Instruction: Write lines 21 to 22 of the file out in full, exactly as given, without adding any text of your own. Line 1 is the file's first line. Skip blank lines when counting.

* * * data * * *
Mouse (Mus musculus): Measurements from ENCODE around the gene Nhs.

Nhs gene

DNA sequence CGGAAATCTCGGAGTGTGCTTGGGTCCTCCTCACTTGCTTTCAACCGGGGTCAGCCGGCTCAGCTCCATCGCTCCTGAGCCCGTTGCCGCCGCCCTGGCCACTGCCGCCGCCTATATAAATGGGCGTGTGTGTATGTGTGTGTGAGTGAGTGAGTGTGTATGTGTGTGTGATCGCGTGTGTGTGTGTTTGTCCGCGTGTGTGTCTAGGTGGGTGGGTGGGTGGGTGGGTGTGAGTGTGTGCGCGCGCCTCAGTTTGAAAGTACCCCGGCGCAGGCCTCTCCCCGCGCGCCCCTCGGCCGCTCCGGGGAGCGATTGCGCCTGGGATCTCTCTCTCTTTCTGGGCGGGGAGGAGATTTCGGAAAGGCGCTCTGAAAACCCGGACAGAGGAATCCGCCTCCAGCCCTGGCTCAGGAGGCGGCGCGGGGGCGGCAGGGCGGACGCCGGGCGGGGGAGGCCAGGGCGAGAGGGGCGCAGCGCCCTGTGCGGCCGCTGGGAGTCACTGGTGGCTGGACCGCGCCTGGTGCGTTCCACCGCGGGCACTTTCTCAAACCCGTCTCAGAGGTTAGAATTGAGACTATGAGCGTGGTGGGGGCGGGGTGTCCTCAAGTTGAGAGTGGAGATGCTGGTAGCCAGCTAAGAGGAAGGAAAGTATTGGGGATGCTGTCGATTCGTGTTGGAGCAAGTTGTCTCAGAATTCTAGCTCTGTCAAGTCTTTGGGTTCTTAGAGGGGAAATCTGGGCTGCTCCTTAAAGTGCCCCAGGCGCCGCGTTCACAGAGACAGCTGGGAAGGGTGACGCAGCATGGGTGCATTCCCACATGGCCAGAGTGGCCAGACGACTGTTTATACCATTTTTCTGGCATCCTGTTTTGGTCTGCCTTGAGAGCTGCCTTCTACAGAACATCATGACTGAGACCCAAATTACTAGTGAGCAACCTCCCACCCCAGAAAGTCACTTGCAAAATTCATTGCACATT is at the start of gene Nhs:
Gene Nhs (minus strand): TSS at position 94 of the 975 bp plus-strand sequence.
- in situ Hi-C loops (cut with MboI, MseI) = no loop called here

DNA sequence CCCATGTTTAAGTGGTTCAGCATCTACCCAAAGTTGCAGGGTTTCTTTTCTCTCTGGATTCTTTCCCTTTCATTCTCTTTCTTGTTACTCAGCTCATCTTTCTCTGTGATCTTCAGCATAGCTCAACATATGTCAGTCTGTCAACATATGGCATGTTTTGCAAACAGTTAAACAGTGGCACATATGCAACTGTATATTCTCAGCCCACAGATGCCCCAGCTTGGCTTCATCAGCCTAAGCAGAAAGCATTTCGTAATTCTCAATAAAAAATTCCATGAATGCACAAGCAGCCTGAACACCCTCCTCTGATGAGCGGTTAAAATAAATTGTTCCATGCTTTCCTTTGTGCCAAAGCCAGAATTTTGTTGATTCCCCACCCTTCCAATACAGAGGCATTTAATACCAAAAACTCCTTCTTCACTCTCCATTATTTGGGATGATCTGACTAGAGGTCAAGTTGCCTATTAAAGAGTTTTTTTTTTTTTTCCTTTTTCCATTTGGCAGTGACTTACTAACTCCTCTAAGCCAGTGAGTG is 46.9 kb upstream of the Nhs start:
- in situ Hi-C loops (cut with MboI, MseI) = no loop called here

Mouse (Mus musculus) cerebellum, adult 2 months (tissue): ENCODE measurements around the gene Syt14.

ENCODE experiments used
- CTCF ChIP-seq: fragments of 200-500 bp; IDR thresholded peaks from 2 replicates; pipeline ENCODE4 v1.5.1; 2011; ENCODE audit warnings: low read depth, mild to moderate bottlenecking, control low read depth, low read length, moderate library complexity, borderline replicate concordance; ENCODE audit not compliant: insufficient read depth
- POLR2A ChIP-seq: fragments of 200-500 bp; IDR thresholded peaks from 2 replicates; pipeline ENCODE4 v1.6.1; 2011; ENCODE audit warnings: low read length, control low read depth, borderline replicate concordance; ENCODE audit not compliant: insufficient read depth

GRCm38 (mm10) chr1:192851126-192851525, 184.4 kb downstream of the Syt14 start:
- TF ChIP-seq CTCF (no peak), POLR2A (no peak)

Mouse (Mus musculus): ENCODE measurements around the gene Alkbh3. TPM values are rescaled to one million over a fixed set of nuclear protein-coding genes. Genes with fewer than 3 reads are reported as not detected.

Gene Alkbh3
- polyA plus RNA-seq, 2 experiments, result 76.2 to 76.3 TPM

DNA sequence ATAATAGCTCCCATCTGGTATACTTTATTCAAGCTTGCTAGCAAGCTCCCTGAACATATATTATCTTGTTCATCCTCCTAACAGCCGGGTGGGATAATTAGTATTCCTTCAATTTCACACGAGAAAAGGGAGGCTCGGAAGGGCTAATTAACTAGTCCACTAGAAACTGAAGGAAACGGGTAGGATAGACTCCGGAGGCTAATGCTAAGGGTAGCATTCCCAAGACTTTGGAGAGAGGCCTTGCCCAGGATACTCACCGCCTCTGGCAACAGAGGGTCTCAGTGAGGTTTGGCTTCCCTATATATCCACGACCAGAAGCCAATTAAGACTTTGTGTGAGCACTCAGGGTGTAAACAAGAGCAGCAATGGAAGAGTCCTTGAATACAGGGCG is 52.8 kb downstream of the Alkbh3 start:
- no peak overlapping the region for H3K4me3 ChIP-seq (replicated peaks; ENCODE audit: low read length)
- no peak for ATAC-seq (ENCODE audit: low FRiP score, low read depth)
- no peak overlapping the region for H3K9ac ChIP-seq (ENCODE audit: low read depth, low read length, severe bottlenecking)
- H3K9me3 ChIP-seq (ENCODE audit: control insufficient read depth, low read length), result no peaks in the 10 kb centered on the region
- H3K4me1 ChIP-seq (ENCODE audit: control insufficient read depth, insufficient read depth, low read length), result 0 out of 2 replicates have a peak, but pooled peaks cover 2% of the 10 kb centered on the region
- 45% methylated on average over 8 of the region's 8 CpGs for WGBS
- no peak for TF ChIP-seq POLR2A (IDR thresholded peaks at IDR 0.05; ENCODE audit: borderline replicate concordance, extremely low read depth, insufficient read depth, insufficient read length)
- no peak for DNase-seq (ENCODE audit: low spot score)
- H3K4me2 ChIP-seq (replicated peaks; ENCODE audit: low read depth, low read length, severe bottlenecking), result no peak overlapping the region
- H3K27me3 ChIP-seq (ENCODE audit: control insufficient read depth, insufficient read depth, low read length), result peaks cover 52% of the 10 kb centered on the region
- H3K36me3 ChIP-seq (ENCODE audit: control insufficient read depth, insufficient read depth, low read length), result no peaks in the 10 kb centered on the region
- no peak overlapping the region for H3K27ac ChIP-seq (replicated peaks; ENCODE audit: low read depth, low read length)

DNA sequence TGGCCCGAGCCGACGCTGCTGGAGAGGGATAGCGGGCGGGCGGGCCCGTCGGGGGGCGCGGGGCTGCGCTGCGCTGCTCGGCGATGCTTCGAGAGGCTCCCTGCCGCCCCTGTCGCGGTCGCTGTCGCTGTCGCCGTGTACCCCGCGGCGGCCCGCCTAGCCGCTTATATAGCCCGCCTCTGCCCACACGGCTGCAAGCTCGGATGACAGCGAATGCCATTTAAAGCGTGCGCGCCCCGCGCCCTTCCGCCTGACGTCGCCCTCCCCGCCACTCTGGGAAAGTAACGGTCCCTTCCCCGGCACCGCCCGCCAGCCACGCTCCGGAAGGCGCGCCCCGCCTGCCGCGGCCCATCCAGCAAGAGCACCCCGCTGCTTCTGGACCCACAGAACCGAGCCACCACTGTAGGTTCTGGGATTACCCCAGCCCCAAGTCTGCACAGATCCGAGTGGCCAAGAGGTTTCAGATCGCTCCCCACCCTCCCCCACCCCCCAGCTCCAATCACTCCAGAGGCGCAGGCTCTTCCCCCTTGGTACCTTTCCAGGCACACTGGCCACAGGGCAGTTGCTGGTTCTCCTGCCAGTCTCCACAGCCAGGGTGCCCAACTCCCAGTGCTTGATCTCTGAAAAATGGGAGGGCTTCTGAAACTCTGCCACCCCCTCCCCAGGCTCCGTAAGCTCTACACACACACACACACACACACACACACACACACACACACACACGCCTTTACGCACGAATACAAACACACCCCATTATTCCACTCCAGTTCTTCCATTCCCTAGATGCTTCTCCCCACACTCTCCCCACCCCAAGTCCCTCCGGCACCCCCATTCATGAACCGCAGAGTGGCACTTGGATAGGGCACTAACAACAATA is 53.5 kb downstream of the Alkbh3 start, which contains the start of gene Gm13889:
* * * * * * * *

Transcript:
- H3K9me3 ChIP-seq (ENCODE audit: control insufficient read depth, low read length), result no peaks in the 10 kb centered on the region
- H3K4me1 ChIP-seq (ENCODE audit: control insufficient read depth, insufficient read depth, low read length), result 0 out of 2 replicates have a peak, but pooled peaks cover 2% of the 10 kb centered on the region